This study has several limitations. First, it involved a retrospective review of clinical data and sarcoidosis-related information, and the patient sample size was relatively small. We selected variables for logistic regression based on the statistical result rather than clinical implication, due to lack of studies reporting risk factors related to uveitis. This could lead to overlook association of unreported clinically important factor with uveitis. To obtain clearer results, prospective studies with larger cohorts may be necessary. Second, our findings may not be generalizable to all types of sarcoidosis since we only included Korean pulmonary sarcoidosis patients. However, more than 90% of sarcoidosis patients have pulmonary or mediastinal lymph node involvement. Furthermore, all patients had only uveitis, without other types of ocular sarcoidosis. Finally, we could not perform angiographic analysis for the entire study population due to its retrospective nature. The proportion of sarcoidosis patients with uveitis may have been higher if angiographic evaluations had been conducted for all patients.

In patients with an initial diagnosis of pulmonary sarcoidosis, approximately 27% were diagnosed with uveitis. Accompanied skin lesions, ophthalmic symptoms, and the absence of lung parenchymal lesions were reported as associated factors for uveitis. These results need to be clarified by further studies to confirm the clinical role of early ophthalmologic screening for pulmonary sarcoidosis patients with these factors.


Study design and participants

We conducted a single-center retrospective study at Asan Medical Center in the Republic of Korea. We screened the patients included in the list of sarcoidosis diagnosis between January 2001 and August 2022. Inclusion criteria were as follows: (1) sarcoidosis diagnosis based on the World Association of Sarcoidosis and Other Granulomatous Disease diagnostic criteria, which includes noncaseating granuloma on biopsy tissue, compatible symptoms, and exclusion of other possible diseases29, (2) lung parenchyma and/or mediastinal lymph node involvement confirmed by biopsy, and (3) ophthalmic examination reviewed to investigate the presence of uveitis. We excluded patients with no history of ophthalmic examination at the initial diagnosis of pulmonary sarcoidosis or no evidence for lung parenchyma and/or mediastinal lymph node involvement.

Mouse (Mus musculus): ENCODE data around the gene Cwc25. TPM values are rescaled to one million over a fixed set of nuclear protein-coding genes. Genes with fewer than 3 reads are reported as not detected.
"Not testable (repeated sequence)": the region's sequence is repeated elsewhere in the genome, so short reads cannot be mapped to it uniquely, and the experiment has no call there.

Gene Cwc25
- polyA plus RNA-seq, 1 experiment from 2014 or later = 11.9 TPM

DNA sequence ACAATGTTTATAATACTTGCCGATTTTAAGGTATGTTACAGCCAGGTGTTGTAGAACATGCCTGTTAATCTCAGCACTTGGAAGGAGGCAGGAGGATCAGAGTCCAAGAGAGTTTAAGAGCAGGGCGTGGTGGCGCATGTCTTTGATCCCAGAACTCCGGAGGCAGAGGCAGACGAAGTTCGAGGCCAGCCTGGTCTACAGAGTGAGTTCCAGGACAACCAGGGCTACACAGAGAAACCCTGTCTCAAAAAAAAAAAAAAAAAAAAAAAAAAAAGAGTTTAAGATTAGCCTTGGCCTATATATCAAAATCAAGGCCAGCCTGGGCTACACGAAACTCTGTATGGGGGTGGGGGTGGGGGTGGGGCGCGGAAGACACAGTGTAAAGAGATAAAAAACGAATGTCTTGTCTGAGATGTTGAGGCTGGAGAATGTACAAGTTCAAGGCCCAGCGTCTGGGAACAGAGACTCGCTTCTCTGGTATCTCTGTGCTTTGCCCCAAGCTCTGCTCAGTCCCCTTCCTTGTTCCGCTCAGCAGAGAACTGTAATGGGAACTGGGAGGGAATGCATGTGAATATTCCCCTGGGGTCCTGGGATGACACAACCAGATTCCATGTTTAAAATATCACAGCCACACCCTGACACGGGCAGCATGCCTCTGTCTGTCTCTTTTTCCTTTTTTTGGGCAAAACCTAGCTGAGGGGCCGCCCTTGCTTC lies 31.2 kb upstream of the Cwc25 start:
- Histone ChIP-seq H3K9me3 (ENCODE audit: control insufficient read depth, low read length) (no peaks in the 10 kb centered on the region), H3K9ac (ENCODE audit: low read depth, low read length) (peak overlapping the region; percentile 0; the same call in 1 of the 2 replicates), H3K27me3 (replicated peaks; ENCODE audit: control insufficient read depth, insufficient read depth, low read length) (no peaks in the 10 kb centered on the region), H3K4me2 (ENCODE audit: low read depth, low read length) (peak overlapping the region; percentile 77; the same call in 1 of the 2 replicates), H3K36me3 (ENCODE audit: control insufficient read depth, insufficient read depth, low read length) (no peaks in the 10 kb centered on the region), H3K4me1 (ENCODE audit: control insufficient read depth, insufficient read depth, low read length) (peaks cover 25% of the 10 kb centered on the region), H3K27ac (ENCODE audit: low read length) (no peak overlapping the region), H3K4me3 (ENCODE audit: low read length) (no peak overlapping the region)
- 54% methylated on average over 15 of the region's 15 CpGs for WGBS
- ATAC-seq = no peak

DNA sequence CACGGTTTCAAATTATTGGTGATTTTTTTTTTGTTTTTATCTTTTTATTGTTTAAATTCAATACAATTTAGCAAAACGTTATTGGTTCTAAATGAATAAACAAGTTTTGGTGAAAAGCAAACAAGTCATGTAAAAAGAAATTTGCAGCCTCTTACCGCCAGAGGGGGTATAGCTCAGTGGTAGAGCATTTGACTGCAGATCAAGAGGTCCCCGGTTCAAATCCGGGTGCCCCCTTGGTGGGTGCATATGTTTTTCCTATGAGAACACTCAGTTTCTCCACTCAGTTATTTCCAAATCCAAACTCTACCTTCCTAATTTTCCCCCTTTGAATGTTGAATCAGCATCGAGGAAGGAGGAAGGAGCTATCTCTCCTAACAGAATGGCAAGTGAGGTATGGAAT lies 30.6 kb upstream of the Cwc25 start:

The Institutional Review Board of Asan Medical Center (IRB No. 2021–1811) approved this study and waived the requirement for informed consent due to the retrospective nature of the analysis. This study was conducted following the amended Declaration of Helsinki.


Sarcoidosis-associated uveitis was diagnosed based on the revised International Workshop on Ocular Sarcoidosis Criteria30. To assess ocular status, all referred patients underwent a thorough ophthalmic examination on the referral day, including slit-lamp biomicroscopy, funduscopic examination, and spectral-domain optical coherence tomography (Heidelberg Engineering GmbH; Heidelberg, Germany) by retinal specialists (YEH and JL). Additional angiographic evaluation using wide-field fluorescein angiography (Optos California: Optos plc, Dunfermline, United Kingdom) was conducted, particularly for those with suspicion but no definitive signs of uveitis (e.g., mild vitreous opacity, mild vascular abnormalities).

Baseline characteristics were reviewed using electronic medical records. Demographic characteristics, including sex, age, body mass index, smoking history, comorbidities, and accompanying ophthalmic symptoms at initial diagnosis, were investigated. To evaluate the state related to underlying sarcoidosis, we examined laboratory findings and involved organs. As it was not possible to confirm the pathologic diagnosis for all suspicious lesions, we judged the involved organs based on radiologic studies. Although not all patients underwent the tests, we investigated the results of pulmonary function tests, six-minute walk tests, and bronchoalveolar lavage performed before the initial sarcoidosis diagnosis or during hospitalization for diagnosis.

Statistical analysis

All data are presented as numbers (percentage) and mean ± standard deviation for categorical and continuous variables, respectively. Categorical variables were compared using the χ2 or Fisher’s exact test. Differences in continuous variables were analyzed using Mann–Whitney U test. We utilized Logistic regression analysis to investigate associated factors with uveitis. Independent variables were selected based on statistical significance (P-value < 0.1) for univariate and multivariate analyses. Logistic regression analysis with backward selection was used for univariate and multivariate analyses to calculate odds ratios (OR) with 95% confidence intervals (CI). All tests of significance were two-sided, and a P-value of < 0.05 was considered indicative of statistical significance. As bronchoalveolar lavage was performed only in a subset of enrolled patients, we conducted a subgroup analysis with patients who received bronchoalveolar lavage at the initial time of diagnosis. All analyses were performed using SPSS software (version 24.0; Chicago, IL, USA).